As many of you know, when installing Silent Hunter 4 to your system, you're asked to have DirectX v9.0c files added to your system during the install wizard. In the same way, other programs/games need specific DirectX files to work. There's no harm in having the DirectX files checked for completeness, so its become apparent that even a newer Operating System like Windows 10 needs to have the same checks made. Any Operating System newer than Windows XP should have their DirectX files checked with the following installer, and restore those missing DirectX files that have been removed with the newer versions of DirectX....up to the current DirectX 12 version.

Luckily, Microsoft has made it simple to have your OS DirectX files checked and added-to as needed, with a single download......"DirectX End-User Runtime Web Installer" found HERE. The following download page has a description of what it does and how to run it:

Again, it's my opinion this should be used for ALL Windows Operating Systems, post Windows XP. The fact that specific older DirectX files have been eliminated with the newer versions of's important to put them back onto your system if you plan to use older programs/games that MAY require those files to be present. There's no harm in being prepared, and you may find that unlike S3D that provided a warning message, another program may not give you such a warning.....leaving you to wonder why the game/program doesn't work as intended.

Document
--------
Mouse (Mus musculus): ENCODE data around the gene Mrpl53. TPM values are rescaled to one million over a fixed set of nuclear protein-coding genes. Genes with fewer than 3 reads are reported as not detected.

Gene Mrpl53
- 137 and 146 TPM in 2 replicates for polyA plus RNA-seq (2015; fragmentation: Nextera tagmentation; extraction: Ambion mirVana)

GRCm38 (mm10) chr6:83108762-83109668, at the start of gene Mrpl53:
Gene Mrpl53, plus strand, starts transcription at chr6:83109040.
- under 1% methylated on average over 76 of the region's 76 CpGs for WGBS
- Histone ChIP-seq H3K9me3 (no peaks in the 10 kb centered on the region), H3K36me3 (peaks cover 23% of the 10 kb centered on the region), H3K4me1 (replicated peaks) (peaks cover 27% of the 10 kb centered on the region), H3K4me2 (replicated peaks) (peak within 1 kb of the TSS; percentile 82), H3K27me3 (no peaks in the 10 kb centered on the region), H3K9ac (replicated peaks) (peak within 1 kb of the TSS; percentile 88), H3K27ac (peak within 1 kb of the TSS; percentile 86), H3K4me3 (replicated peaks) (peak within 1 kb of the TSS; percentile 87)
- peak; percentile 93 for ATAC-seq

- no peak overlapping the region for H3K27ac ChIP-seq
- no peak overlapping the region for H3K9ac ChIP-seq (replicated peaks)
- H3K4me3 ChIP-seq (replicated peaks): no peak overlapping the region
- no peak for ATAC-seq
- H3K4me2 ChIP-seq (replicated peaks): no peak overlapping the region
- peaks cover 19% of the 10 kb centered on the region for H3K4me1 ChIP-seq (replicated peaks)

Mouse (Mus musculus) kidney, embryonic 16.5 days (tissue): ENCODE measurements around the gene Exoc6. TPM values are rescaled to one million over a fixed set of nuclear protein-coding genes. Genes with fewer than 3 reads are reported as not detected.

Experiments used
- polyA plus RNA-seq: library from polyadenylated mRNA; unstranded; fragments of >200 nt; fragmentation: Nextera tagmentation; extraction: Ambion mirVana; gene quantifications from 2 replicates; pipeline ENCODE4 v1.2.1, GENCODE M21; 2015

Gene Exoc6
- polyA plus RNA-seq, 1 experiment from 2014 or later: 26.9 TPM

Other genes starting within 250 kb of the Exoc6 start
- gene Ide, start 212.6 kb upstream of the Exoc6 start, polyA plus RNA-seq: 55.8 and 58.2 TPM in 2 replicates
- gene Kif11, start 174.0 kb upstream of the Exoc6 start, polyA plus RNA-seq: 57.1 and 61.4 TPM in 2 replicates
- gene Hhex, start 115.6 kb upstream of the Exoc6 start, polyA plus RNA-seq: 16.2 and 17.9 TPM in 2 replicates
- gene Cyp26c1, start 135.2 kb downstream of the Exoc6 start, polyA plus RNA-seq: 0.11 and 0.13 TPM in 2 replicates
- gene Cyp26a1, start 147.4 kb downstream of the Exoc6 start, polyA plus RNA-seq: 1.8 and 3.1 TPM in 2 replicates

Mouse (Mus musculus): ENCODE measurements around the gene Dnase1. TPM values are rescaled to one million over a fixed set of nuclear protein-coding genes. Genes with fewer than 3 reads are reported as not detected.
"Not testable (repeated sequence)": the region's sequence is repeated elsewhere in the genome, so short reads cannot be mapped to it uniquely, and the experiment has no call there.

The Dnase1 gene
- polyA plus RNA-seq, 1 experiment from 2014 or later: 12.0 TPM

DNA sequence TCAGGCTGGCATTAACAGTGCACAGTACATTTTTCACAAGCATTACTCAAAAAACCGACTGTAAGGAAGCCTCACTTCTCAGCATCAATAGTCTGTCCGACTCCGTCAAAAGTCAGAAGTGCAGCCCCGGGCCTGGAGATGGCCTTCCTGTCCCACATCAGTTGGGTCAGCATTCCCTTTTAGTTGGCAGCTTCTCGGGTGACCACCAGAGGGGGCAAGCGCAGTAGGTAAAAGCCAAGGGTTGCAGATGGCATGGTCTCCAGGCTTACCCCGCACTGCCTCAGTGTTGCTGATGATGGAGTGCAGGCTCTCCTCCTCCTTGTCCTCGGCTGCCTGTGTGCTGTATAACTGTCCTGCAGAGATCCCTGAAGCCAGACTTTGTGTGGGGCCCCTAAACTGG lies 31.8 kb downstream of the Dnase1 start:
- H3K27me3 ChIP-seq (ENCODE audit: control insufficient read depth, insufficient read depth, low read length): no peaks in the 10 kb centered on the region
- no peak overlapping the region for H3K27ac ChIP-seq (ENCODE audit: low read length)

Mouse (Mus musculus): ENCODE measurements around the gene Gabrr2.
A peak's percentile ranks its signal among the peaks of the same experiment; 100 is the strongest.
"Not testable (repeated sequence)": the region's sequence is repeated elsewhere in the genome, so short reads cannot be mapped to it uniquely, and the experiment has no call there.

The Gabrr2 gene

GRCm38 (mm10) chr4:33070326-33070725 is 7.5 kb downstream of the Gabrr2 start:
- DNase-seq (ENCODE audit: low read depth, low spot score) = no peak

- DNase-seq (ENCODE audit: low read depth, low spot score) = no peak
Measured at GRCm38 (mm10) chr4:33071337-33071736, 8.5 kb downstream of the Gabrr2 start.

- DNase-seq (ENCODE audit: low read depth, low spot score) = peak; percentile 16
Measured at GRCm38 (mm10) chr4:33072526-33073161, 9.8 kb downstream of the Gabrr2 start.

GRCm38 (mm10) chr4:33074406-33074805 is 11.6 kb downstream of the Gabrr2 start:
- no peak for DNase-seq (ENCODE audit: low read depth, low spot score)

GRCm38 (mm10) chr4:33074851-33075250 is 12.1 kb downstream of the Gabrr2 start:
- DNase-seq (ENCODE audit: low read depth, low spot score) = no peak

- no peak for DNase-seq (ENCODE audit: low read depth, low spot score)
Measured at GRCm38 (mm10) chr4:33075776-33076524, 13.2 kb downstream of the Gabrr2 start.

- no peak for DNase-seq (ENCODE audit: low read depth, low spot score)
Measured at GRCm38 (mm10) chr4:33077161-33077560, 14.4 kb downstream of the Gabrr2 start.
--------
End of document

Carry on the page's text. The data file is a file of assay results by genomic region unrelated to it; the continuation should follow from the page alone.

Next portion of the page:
Checking for all previous DirectX files, and installing those not found is the way to keep your programs/games running as they should.

CapnScurvy 02-26-2017 08:25 AM

Tips for stable gameplay
Tips for stable gameplay:

1. Do not add additional mods to game play unless you are 100% sure they are compatible with the modifications you're presently using. All kinds of stability and gameplay related issues will come into play by having mods "overwrite" each other that wern't made to work with each other. Unless the additional mod you're adding states it's compatible with the first, assume it does not.....don't use it. The term "Mod Soup" is related to using mods that aren't compatible with each other....causing poor game play or CTD's. Avoid "Mod Soup" by knowing what you're adding to your game, and whether its compatible with the version of the game you have, or the present mods you use.

2. Never replay a saved game point that was made with different mods than what you currently are using. The saved game expects to find the same files in-game as when it was made. If a change in mods (adding/removing) is planned, delete your entire Documents/SHIII; SH4; SH5 folder from your computer. This "SHxxx" folder contains your chosen game options, plus this is where the game keeps your game saves. The game will produce a new set of Documents/"SHxxx" folder/files the next time you start the game, with the changes from the mod(s) currently activated included. You'll need to "reset" your particular "options" (like screen resolution), but that's a small price to pay for game stability by eliminating the Documents/SHxxx folder after a problem arises, or when changing mods.

3. Do not jump from Single Missions or from viewing the Museum directly into Campaign mode or vice versa. Before "switching gears", its a good idea to exit the game and restart a new session when making these kinds of changes. When you wish to load an individual Campaign saved game or Single Mission........restart the game first. SH tends to "remember" things from previous sessions which can affect stability, corrupting the game saving function.